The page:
HARRISBURG - A Lehigh County kennel owner was charged yesterday with animal cruelty and his state kennel license was revoked after SPCA agents raided his property and found hundreds of animals living in squalor.
The two counts of cruelty group together hundreds of charges Derbe Eckhart faces for failing to provide veterinary care and for poor sanitation involving as many as 1,000 animals, according to Pennsylvania SPCA officials who conducted the raid Wednesday.
When agents entered Almost Heaven Kennel in Emmaus on Wednesday, they found 800 to 1,000 animals, including cats, dogs, horses, guinea pigs and fowl, crammed cheek by jowl on the small suburban property
Agents seized 56 sick and wounded animals - 46 dogs, nine cats and a guinea pig - in need of immediate veterinary care.
While they were unable to release details of the agreement regarding the fate of the rest of the animals, PSPCA officials said they were pleased with the results.
"Our priority was to protect the animals," said Howard Nelson, president of the Philadelphia-based PSPCA.
Nelson said agents returned to the property last night to remove more dogs and that negotiations were under way over the disposition of a number of additional animals.
Eckhart's arraignment in district court is scheduled for Oct. 17.
Efforts to reach Eckhart or his lawyer yesterday were unsuccessful.
But in an interview with the Associated Press yesterday, Eckhart disputed the PSPCA's allegations, citing his clean inspection report in August.
"What they tried to do yesterday was paint a picture that wasn't there," he said.
In an unusually swift action, the state Department of Agriculture revoked Eckhart's kennel license yesterday, which means he can no longer keep more than 25 dogs on his property.
Eckhart has 10 days to appeal the license revocation, officials said.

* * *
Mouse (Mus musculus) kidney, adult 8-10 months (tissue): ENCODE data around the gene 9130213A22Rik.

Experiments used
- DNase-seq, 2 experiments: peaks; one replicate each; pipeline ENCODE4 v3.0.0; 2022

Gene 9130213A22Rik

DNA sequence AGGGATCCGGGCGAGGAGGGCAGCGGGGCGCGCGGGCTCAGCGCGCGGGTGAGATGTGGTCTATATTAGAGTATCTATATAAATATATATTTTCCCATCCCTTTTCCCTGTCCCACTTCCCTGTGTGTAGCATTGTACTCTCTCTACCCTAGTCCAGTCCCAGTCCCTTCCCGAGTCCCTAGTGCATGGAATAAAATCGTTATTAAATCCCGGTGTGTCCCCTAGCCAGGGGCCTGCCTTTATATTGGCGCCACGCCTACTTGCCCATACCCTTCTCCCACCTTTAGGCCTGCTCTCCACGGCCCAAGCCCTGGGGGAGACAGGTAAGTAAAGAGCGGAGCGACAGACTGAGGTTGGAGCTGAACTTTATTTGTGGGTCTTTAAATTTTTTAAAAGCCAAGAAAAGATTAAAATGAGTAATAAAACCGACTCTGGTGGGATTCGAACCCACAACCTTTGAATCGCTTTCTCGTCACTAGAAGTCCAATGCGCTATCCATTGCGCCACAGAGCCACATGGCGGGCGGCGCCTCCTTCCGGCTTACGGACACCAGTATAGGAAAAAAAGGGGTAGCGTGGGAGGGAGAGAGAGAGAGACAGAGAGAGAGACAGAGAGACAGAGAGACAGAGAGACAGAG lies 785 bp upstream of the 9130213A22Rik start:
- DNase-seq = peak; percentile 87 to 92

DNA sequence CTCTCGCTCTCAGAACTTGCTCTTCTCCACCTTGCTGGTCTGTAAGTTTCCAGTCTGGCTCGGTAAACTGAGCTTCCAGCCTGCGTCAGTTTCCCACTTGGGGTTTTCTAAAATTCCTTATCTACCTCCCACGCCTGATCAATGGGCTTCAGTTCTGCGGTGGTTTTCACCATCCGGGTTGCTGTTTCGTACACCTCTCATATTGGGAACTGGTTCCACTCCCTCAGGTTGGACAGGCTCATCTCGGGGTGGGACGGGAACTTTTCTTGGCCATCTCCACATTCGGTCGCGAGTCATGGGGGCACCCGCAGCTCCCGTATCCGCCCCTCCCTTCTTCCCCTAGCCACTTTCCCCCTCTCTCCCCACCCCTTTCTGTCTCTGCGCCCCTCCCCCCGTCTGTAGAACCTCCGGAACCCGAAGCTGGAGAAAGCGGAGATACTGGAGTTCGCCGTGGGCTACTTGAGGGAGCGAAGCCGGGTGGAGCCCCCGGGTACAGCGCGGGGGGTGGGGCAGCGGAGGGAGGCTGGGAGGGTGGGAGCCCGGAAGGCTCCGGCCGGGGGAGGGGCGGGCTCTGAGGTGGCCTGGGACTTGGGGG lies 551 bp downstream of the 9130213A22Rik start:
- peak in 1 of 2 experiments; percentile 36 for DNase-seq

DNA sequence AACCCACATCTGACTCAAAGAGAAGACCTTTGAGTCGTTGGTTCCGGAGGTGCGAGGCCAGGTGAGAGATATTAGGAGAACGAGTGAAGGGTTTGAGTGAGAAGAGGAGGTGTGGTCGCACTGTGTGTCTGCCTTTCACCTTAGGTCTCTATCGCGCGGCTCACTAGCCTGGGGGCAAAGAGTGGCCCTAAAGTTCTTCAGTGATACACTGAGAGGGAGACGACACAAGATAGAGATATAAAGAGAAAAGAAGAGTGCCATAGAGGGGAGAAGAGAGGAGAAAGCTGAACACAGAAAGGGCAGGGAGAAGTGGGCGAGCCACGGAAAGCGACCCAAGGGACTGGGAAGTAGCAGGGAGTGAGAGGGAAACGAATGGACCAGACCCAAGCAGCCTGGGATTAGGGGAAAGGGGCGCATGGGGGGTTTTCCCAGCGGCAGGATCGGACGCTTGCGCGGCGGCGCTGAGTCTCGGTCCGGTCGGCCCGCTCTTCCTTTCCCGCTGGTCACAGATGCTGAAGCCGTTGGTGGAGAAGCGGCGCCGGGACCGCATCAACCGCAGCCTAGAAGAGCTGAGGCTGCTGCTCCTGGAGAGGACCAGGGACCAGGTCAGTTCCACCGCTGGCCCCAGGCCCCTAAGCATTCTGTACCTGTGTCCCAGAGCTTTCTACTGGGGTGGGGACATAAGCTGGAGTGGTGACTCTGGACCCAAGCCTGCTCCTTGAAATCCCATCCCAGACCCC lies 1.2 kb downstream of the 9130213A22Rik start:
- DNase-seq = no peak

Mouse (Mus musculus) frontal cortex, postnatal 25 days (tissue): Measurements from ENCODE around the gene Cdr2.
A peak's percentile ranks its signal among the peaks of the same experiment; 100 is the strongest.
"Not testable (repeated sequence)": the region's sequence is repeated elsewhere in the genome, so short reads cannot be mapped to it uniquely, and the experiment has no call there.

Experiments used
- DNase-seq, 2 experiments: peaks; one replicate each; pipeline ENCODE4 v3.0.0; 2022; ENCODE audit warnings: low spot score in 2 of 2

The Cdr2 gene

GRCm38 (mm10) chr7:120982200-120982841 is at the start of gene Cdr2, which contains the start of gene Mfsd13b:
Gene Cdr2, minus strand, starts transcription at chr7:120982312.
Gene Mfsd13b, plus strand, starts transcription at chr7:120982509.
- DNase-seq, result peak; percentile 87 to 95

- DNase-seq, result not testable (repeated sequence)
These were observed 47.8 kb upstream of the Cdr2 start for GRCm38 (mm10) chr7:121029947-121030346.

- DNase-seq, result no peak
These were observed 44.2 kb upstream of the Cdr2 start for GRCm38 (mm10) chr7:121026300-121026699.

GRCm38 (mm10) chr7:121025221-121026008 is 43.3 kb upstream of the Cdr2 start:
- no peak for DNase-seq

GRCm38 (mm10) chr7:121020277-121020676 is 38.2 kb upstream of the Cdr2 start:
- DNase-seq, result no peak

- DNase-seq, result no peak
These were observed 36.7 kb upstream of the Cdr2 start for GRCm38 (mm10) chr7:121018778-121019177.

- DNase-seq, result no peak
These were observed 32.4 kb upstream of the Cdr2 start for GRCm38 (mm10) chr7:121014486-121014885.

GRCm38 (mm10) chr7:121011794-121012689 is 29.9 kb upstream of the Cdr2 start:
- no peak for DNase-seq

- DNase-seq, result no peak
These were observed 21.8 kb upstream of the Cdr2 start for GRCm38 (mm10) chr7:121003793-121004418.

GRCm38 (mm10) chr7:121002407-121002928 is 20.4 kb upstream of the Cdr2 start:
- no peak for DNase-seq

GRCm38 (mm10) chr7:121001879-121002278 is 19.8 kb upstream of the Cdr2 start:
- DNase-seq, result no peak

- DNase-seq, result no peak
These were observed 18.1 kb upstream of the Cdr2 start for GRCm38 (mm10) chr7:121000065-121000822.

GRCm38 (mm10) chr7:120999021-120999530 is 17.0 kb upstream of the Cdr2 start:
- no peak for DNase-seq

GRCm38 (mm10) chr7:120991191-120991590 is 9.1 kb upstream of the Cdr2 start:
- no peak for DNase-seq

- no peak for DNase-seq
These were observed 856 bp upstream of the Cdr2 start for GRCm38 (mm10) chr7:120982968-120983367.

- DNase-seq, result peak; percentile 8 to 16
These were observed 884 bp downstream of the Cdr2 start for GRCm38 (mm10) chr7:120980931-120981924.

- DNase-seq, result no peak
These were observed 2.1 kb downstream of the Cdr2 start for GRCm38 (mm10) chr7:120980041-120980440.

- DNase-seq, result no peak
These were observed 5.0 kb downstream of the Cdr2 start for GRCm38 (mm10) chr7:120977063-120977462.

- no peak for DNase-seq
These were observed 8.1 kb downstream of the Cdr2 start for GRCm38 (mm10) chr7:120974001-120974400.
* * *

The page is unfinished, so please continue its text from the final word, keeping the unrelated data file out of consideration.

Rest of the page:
State officials say they are investigating the circumstances surrounding the August inspection when a team of three dog wardens, plus Bureau Director Sue West, found no violations.
The agents who raided the property said conditions in a house and numerous rundown outbuildings were deplorable: overcrowded cages, dogs covered in their own waste, animals suffering from a range of maladies including dehydration, skin conditions, infections and wounds.
"We are looking into the situation and investigating what happened then and how it got from August to where it is now," department spokesman Chris Ryder said.
Eckhart had operated a kennel for at least 20 years and during that time was twice convicted of animal cruelty. In 1988, when he was living in Carbon County, humane officers seized 48 starving dogs and cats in what was described as the worst cruelty case in that county history, according to published reports.
In 2004, Eckhart was banned for life by the American Kennel Club for fraudulently misrepresenting dogs that he sold as being AKC registered.
Meanwhile, Nelson said that dogs were expected to be ready for adoption this week after receiving medical care and grooming.
"They were miserable and could hardly move when they got here," said Nelson. "Once we got out the mats and got the hair out of their infected eyes, they were doing much better."
For information on adopting any of the animals removed from the kennel, contact Ray Little, PSPCA adoption coordinator at 215-426-6300 or firstname.lastname@example.org.